Getting to the Heart (of the Cards) of Balatro

How poker-like-rogue-like Balatro from LocalThunk blew up

Getting to the Heart (of the Cards) of Balatro
Source: Press Kit.

Balatro, from LocalThunk, was one of many games I had a chance to check out from the most recent Steam NextFest. I knew was going to be a hit, but I was surprised to see just how much of a hit the game became. Combining deck builders and roguelikes is not new, but the mixing with poker provided something else to the formula at which I wanted to look closer.

52 card rogue

There isn’t a story to Balatro; we are fighting against blinds in what I assume is some kind of casino, playing the most unorthodox game of poker. Your job is to play enough hands to get chips to cover the blind; do so, and you move on to the next round; fail, and it’s game over. You start with the same 52-pack of cards that everyone knows by now.

While the game does feature poker hands and poker terminology, and you have to technically play poker to win, this is not a poker game. If you are someone who is really good (or really lucky) at poker and gets the best hands every time…you’re going to lose. As you go through the rounds, the requirements for winning quickly go into the tens of thousands of chips, and there is literally no way to earn that amount on your own with just poker. To win, you must embrace the roguelike design and start messing with the rules.

Source: YouTube.

Joker's wild

The key to winning Balatro is the use of Jokers, and while they aren’t technically allowed in real poker, here, they’re going to help you out. The Jokers are Balatro’s versions of artifacts or relics in any roguelike/roguelite game and provide passive benefits under specific circumstances. The main thing that Jokers will do is raise your multiplier rating. To determine how many chips you get after playing a hand, the game will take the chips of the hand, and the chip value of the cards, and then multiply it based on the respective multiplier.

Jokers can greatly increase the multiplier and lead you from earning tens of chips to tens of thousands of chips, if you play your cards right…literally. You can only have five Jokers equipped by default at any one time and Joker powers can combo off each other as well.

The beauty of this design is that the Jokers are built (on purpose) to be very spiky in terms of their effects. Good roguelike design is about building content that can go in a variety of directions to create variance, and Balatro does just that. Anyone who has played a deck builder knows about how passives can lead to overpowered runs or just be enough to get a win, but that language is often tied up with the rules and effects unique to that game.

Screenshot from the game; the player's hand is displayed, adding 10m to their score.
Balatro features very advanced deckbuilding, streamlined into poker rules. Source: Author.

Here, we have the simplest card designs in the world — a card has a number and a suit; that’s it. It’s far easier to understand something boosting all jacks, or all spades, as opposed to a power that multiplies bleed effects on all zombie class monsters in a range of 1–4.

The Jokers effectively become your build for the run, and how you manage them with your cards is what leads to the best feeling in these games — destroying the game itself.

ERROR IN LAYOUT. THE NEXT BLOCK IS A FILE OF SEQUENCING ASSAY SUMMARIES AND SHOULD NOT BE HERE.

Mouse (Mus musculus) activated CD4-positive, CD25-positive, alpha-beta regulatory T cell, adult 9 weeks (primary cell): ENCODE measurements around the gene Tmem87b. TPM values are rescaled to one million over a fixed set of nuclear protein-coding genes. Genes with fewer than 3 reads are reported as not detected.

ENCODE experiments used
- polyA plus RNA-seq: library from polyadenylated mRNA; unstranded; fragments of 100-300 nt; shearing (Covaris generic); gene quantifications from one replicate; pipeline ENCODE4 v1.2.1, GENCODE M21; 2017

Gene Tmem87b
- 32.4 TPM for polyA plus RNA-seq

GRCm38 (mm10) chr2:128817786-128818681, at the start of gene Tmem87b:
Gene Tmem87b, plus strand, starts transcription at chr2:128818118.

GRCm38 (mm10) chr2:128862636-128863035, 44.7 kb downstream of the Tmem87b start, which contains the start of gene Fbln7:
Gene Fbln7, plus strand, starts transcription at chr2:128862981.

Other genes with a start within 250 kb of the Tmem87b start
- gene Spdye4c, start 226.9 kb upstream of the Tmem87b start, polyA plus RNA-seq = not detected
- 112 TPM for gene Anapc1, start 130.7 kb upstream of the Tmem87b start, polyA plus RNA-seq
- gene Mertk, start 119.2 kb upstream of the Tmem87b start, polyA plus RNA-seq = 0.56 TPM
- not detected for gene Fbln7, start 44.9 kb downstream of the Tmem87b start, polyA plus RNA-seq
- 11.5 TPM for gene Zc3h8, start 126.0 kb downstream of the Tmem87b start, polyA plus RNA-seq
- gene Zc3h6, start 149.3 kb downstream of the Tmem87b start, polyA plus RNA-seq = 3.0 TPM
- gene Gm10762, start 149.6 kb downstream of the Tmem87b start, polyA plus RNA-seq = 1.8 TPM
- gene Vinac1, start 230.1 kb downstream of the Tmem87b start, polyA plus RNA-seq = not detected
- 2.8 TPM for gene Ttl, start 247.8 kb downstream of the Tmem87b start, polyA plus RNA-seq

Breaking the house

Learning the language of the Jokers is the first step, but then applying that to the rest of your deck is where Balatro comes to life. You can add and remove cards from your deck, change their suit, and upgrade cards and hands. Cards can be upgraded to have additional effects when played and these can stack.

You are still trying to score poker hands, but at some point in your run, the act of playing poker is somewhat secondary to winning at poker. In one of my plays, I got a joker that gives a free multiplier based on the smallest card in my hand. At that point, I could stop caring about playing actual hands when I could just empty my hand and get free multipliers with my face cards.

Screenshot of the game; the shop screen, where players can buy various exnapsions and Jokers.
Success is not about playing poker, but using all your cards to break the game. Source: Author.

And once again, that is the entire point. In an interview I did with Edward McMillen on The Binding of Isaac, part of his design philosophy was to provide the player with as many ways of breaking the game as possible. The reason is that the chance the player is going to get “the one way” each time is very low, and it makes the player feel good when the stars align and their run comes to life.

The card trick

Balatro is a great example of making an approachable roguelike and deckbuilder with the crunchiness that fans of the genre have come to expect. Like Hades before it, this is a game that softens the edges of a roguelike and presents it in a way that is appealing to everyone. You don’t need to enjoy poker or deckbuilders to play Balatro, but the combination here has created a very engaging game.

If there is a lesson to take away, it is that depth is always better than complexity. Part of the success of another breakout hit, Luck Be a Landlord, was on this very same notion of streamlining deck builders into something that may have less control, but still has the depth of creating a build. I'll be revisiting this topic in a later article about the strategy genre, and you know I'll be referencing Balatro in that one too.

Balatro is available on Steam for $14.99.

For more on roguelike design, be sure to read my book “Game Design Deep Dive: Roguelikes.” If you would like to support what I do and let me do more daily streaming, be sure to check out my Patreon. My Discord is now open to everyone for chatting about games and game design.


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